Your fuel driver pulls onto the lot, parks by your fuel tank, and sticks the tank to check the current inventory. They unload the hoses needed to make their normal FTL delivery, and connect the hoses to your tank. The fuel begins flowing out of the truck, and the driver watches attentively to make sure all goes well. But unfortunately, out of the 7,500 gallons of diesel fuel on the truck, only 5,000 makes it into your tank.
Why was only part of the load delivered, and what happens to the remaining fuel? In today’s edition of FUELSNews What Is It Wednesday, we will be covering the concept of fuel retains, how they might be incurred, and how we can prevent them from happening.
What is a Fuel Retain?
A fuel retain occurs when a full truckload of fuel is not delivered completely. Imagine ordering 7,500 gallons of fuel for a storage tank but only receiving 5,000 gallons. The remaining 2,500 gallons stay on the truck – stranded without a home.
It’s important to realize that full truckload fuel deliveries are generally all-or-nothing. Unlike tankwagons, most FTL trucks do not have a gauge that indicates how much fuel has been dispensed. They know 7,500 gallons went in at the terminal according to the BOL, and they know they’re empty at the end. If something happens to stop the delivery midway through, the only way to accurately assess the amount dropped is by comparing before-and-after inventory readings in the tank, which can be an inexact science.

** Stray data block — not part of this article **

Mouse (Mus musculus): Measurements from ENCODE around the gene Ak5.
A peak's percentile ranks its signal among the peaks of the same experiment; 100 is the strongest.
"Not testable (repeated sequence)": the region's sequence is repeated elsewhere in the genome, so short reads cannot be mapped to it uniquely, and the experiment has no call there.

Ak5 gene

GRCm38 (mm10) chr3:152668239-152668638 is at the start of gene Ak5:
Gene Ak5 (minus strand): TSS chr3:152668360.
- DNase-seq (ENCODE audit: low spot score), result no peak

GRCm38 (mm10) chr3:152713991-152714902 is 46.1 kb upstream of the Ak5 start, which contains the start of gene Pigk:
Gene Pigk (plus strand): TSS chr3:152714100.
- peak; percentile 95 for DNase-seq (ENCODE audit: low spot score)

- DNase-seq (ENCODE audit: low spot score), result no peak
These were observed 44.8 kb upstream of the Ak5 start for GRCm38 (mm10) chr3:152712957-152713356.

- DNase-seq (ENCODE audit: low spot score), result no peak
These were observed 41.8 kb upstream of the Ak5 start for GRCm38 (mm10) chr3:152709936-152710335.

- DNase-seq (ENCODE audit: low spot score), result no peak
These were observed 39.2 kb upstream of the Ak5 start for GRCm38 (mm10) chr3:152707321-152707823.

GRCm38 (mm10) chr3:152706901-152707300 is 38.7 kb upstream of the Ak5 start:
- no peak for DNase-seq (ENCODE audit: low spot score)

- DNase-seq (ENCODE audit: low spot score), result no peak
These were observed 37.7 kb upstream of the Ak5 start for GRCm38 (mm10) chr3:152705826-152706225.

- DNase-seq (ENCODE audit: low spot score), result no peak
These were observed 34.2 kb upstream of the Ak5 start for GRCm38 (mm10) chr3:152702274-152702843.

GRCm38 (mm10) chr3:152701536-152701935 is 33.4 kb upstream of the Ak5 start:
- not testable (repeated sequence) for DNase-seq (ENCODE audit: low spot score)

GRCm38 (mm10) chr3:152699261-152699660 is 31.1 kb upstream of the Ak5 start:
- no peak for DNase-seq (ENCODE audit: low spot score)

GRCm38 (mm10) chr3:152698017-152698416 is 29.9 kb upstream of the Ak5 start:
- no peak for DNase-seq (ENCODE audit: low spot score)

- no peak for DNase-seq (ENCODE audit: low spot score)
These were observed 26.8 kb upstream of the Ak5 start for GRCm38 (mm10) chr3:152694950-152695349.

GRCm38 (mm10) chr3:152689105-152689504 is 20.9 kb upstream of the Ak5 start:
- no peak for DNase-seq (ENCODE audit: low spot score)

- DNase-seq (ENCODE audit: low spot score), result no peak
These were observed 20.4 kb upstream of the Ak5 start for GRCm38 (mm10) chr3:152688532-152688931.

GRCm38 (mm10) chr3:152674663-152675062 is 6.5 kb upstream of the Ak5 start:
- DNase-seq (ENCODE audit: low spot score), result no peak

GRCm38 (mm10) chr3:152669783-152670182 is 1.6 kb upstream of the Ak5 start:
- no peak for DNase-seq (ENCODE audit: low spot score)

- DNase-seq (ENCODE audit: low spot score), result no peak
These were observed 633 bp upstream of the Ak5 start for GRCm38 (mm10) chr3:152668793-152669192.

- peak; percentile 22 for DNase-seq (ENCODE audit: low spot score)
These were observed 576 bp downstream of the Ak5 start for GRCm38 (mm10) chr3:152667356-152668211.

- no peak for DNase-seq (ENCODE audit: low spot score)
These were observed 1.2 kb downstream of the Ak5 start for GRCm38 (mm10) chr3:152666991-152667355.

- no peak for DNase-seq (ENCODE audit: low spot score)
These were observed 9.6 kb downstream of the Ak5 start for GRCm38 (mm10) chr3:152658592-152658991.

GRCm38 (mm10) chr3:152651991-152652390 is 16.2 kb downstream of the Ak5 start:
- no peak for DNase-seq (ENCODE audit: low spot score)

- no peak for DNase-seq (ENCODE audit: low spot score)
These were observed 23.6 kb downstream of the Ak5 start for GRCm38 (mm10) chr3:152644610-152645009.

Common Fuel Retain Scenarios
One of the most common causes of fuel retains is under-sized fuel tanks. As you may know, a 10,000-gallon tank only has 8,000 gallons of usable storage space due to overfill prevention. That leaves a very tight window for re-ordering. You re-order when your inventory reads 4,000 gallons, expecting to keep drawing down the tank before the delivery arrives. But for some reason – holiday, weather issues, etc – you don’t use enough fuel. The truck shows up with 7,500 gallons, but you can only fit 5,000 in your tank.
Another possible cause is an inaccurate tank gauge. If your tank has shifted, or your probe is giving inaccurate readings, you might think you can fit a whole delivery when you can’t. In this case, the driver may catch the misreading manually by sticking the tank, or she might use the tank gauge reading and begin delivering. This situation can be more problematic, potentially resulting in a spill if the drop is not stopped off immediately.